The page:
KCTS-TV board gets an earful
Seattle Times staff reporter
The board of Seattle's public-television station yesterday decided to bring in an outsider to temporarily run the financially troubled station while it searches for a permanent leader.
The KCTS-TV board also heard from nearly 70 people who jammed its quarterly meeting yesterday, demanding vibrant local programs, a board reflecting the community and an end to concealing problems.
"This board is a preponderance of rich, white guys," said Kathy Keenan, 47, of Seattle. "I don't think you guys need to retire. We need your money, we need your wisdom, but we need more diversity."
Her comment drew laughter and applause.
The 14-member board includes five women and two minorities, with one vacancy.
KCTS President Burnill "Burnie" Clark, 61, retired last week under attack for mismanaging the $20 million-a-year operation. Under his tenure, KCTS has piled up millions in operating deficits and owes more than $2.8 million to the Public Broadcasting System (PBS) and $229,000 in back rent to Seattle Center, where the station is based.
Clark will leave the station sometime in May, board Chairman Doug Beighle said yesterday. The board also will meet at 2 p.m. every Thursday "until we see this place settle down," Beighle said.
John Coney, a former KCTS executive producer, defended Clark, crediting him with transforming the station from mediocrity over his 16-year tenure.
"You have been attacked by your commercial competitors," he told the board, referring to The Seattle Times and Seattle Weekly.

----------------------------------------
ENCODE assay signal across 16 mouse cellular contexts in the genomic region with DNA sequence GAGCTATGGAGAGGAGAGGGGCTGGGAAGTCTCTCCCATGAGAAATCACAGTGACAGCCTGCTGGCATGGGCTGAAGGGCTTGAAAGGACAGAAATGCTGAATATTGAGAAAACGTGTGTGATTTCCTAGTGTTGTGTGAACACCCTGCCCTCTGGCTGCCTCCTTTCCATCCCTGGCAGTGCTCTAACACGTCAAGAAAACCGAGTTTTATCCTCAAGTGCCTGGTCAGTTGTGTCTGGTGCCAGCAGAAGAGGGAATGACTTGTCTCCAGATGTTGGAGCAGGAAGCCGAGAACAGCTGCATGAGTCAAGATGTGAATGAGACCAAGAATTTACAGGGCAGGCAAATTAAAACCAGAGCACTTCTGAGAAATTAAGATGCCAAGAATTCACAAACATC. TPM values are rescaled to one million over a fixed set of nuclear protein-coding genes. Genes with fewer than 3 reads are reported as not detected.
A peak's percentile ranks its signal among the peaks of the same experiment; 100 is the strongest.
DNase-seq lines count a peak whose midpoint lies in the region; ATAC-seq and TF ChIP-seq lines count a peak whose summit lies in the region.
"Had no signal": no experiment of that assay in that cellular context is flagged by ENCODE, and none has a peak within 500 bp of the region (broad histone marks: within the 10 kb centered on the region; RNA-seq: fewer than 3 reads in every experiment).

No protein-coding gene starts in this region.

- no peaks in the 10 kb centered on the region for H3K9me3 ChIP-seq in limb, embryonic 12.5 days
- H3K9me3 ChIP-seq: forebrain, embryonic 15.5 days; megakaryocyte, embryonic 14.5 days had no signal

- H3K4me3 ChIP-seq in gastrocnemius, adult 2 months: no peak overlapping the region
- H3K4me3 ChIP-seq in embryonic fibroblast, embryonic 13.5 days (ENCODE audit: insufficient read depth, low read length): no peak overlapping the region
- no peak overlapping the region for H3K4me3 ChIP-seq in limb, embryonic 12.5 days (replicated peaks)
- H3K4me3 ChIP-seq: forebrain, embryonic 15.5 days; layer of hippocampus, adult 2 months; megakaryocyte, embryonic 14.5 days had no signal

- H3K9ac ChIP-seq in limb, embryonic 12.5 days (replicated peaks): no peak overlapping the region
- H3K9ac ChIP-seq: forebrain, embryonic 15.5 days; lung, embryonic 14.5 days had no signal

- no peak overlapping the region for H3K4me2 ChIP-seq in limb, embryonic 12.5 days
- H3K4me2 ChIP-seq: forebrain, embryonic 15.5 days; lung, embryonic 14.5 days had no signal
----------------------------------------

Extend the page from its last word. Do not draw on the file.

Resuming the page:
Others called for drastic change. Alice Ikeda, a KCTS producer, tearfully read a statement signed by 71 employees.
"We expect our board and management to make an immediate commitment that will put to rest any suspicion of financial mismanagement and to begin a new era of transparency and openness with the staff of KCTS, our viewers and our members," she said.
Nickolas Vassily, a Seattle theatrical producer, called for "the entire board of directors for KCTS to resign. You have stood by for years while this ship listed and is now sinking, and you should accept full responsibility."
Betsy Graef told the board she stopped donating to KCTS two years ago because she was disappointed with its shows and frustrated with how the station was run.
"I will go home tonight and I will write out my new check and I will send it in because I have confidence that you will make the right corrections," she said. "Part of this, though, requires that you reach out to this community."
Floyd Jones and his wife, Delores, have contributed more than a half-million dollars to KCTS over the years, sponsoring a variety of programs. As Jones began to speak, his voice caught. "I'm sorry, I'm a little emotional," he said, then went on to exhort the board to publish its financial report twice a year and to address its problems.
"You stay together and solve this problem," Jones said. "Get it together."
Beighle thanked speakers and promised change. Earlier in the meeting, he detailed other changes:
• The board will meet with station employees individually and with the staff quarterly.
• An oversight panel will monitor the station's finances until a new president is hired.
• The board might include public and employee representatives on the search committee.
The board also voted yesterday to provide copies of the station's annual financial reports to anyone who requests them.
The board reported that the station expects to end the fiscal year in June with $400,000, not counting capital revenue and depreciation costs. The station will only have $170,000 cash on hand. For 2004, the board predicted it will have a break-even budget.
Clark spoke only to give his president's report, which detailed the station's pledge-drive successes and productions. He noted that KCTS has been nominated for a dozen local Emmy awards.
Cheryl Phillips: 206-464-2411 or firstname.lastname@example.org